We left Baltra at and headed for a circumnavigation of Daphne Minor and Daphne Major, located in the sea like a volcanic cone, north of Santa Cruz.
The cliffs along the coast is home to sea lions, pelicans and blue-footed boobies.
The crater is an important breeding area for blue-footed bobbie and there is a very large bird life on the island.
Unfortunately, it is currently not possible to visit Daphne - so we had to see the island and wildlife from the ship's deck. The naturalists were on the decks to point out highlights and answer any questions.
By late afternoon, there was a briefing on the activities in the morning and at 20, there was dinner. A single glass of wine in the Discovery Lounge before bed.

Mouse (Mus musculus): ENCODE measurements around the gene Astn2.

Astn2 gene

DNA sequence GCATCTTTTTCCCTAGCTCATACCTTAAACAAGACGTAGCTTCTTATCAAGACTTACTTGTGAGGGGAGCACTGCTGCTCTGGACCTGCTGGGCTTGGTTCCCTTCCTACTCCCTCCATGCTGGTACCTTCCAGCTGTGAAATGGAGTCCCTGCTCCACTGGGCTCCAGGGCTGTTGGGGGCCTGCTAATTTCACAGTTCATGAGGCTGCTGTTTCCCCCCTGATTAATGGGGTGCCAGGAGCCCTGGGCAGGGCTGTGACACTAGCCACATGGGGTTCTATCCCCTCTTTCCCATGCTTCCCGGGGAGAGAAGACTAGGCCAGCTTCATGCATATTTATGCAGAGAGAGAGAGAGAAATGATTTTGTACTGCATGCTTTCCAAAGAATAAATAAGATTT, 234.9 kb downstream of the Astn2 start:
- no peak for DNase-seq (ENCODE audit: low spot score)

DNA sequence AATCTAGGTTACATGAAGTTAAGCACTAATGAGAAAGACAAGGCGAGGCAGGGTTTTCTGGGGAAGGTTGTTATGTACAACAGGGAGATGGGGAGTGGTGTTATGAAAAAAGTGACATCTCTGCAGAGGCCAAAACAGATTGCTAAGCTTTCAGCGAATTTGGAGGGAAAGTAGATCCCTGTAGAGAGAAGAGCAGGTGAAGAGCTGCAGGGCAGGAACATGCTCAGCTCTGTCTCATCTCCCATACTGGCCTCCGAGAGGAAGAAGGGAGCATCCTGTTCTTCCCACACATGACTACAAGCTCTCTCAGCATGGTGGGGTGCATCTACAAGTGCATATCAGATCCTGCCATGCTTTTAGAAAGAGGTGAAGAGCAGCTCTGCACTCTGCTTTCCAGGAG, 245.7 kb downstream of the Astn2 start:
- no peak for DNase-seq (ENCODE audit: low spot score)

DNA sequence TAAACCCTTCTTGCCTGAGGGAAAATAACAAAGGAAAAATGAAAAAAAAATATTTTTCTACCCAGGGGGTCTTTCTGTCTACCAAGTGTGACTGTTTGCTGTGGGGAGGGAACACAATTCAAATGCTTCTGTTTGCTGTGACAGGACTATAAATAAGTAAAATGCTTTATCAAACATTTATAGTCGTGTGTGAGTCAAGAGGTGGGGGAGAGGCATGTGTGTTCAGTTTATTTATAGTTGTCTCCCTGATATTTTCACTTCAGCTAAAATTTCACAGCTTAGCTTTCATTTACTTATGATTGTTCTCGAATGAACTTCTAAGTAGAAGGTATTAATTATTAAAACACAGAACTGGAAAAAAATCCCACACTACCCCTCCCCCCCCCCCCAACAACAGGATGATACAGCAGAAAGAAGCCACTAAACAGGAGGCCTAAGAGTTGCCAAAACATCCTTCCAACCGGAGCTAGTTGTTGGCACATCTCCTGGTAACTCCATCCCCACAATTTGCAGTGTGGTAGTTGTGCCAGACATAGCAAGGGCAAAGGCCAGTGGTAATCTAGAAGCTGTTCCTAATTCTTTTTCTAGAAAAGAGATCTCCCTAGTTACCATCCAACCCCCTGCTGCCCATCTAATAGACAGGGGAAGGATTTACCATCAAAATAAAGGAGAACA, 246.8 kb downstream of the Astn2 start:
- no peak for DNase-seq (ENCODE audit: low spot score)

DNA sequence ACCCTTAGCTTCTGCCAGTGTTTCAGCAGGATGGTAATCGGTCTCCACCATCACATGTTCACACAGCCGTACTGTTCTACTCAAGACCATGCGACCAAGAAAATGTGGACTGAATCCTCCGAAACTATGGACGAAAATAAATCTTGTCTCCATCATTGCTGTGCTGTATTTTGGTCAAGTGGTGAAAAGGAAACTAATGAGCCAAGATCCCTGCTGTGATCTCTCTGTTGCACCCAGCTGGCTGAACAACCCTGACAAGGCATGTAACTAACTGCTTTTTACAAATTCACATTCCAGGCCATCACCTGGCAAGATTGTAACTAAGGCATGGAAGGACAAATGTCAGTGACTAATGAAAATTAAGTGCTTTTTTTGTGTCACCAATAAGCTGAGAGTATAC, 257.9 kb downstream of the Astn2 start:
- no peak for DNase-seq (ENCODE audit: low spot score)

Daphne Major and Minor is two small islands just north of Santa Cruz Island in the archipelago Colon, commonly known as the Galápagos Islands. It consists of a tuff crater, devoid of trees, whose rim rises 120 metres above the sea. An intensive study of Darwin's Finches was conducted here by biologists Peter and Rosemary Grant over a period of 20 years.
Daphne Minor is fairly eroded and not accessible to tourists, although the surrounding waters are very popular dive site. The underwater geology of Daphne is very interesting, with recesses and steep cliffs, and the possibility of seeing sharks (white-tipped, Galápagos, and occasionally hammerheads), sea turtles, or rays is high.